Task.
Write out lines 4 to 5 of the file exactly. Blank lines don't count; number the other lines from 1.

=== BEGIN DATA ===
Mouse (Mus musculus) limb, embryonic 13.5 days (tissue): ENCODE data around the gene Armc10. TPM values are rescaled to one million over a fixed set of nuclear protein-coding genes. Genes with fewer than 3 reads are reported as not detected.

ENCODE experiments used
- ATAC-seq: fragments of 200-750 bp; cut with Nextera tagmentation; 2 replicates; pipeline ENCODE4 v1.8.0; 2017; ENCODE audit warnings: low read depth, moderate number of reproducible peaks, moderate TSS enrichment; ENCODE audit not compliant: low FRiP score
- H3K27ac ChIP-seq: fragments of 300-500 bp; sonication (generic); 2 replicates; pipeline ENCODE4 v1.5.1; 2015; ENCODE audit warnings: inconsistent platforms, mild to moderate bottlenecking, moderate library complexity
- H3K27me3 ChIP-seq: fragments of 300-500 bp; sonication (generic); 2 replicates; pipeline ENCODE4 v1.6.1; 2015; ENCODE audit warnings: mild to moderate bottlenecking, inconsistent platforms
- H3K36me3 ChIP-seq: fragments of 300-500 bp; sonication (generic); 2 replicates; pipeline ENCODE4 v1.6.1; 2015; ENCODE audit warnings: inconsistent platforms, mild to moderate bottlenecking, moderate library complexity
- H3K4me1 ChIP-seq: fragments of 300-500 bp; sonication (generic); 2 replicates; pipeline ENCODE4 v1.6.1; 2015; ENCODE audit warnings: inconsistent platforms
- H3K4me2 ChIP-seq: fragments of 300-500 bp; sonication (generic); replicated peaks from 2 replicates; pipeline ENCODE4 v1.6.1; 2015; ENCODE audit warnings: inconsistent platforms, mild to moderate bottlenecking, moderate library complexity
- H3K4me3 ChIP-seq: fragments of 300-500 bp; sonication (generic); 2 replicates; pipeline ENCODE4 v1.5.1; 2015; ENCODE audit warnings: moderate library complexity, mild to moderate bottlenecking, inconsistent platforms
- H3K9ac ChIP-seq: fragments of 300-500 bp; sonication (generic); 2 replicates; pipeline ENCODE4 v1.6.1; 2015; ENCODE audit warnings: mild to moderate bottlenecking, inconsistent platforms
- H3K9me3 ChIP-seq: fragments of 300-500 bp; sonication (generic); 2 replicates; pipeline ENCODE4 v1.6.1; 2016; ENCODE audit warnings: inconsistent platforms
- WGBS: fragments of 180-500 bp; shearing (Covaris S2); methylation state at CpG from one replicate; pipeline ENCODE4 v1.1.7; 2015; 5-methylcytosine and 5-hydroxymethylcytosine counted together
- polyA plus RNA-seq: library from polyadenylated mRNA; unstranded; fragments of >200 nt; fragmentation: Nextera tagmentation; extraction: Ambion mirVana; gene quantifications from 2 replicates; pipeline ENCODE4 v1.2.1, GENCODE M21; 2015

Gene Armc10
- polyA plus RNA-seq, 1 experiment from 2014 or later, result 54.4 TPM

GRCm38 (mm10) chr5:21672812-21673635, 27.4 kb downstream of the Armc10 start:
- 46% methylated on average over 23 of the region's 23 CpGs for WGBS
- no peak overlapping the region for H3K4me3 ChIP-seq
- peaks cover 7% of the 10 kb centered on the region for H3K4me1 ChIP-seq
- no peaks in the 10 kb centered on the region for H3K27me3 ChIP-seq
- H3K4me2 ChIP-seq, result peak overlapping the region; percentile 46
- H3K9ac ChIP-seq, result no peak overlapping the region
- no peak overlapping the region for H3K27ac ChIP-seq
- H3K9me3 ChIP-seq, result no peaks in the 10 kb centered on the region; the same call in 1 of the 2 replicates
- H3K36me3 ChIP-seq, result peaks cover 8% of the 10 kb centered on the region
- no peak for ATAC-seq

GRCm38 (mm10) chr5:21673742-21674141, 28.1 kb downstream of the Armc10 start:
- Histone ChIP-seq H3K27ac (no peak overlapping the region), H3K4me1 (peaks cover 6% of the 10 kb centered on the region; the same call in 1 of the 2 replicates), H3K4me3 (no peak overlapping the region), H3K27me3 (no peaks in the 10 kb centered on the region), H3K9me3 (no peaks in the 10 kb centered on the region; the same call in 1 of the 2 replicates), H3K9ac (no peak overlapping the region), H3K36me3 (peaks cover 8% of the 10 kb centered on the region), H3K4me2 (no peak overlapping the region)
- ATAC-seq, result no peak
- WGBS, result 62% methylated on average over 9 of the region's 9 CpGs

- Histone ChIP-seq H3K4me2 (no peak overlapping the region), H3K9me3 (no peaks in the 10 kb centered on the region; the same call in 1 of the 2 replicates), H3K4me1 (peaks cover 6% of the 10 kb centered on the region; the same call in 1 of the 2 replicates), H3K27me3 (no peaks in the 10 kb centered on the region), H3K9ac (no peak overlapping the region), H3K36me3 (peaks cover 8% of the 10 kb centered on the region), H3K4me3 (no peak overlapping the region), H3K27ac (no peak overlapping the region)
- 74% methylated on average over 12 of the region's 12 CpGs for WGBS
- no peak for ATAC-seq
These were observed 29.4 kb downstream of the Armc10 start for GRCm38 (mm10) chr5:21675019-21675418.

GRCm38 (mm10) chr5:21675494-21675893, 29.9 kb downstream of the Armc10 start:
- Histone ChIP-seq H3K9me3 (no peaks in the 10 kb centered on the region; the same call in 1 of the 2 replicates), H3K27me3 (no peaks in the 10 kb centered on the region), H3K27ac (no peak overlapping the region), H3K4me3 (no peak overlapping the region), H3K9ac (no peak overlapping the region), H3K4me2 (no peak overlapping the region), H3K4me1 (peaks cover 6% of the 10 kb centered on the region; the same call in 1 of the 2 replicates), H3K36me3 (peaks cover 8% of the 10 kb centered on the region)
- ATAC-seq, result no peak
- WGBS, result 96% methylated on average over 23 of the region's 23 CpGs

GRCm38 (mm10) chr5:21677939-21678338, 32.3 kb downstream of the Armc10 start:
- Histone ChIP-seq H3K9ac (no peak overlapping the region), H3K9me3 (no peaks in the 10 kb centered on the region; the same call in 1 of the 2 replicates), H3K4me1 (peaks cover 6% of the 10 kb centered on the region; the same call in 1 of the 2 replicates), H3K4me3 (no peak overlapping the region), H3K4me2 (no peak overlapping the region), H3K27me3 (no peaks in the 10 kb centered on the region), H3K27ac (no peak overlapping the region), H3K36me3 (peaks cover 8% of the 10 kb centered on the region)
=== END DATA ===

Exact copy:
- H3K27ac ChIP-seq: fragments of 300-500 bp; sonication (generic); 2 replicates; pipeline ENCODE4 v1.5.1; 2015; ENCODE audit warnings: inconsistent platforms, mild to moderate bottlenecking, moderate library complexity
- H3K27me3 ChIP-seq: fragments of 300-500 bp; sonication (generic); 2 replicates; pipeline ENCODE4 v1.6.1; 2015; ENCODE audit warnings: mild to moderate bottlenecking, inconsistent platforms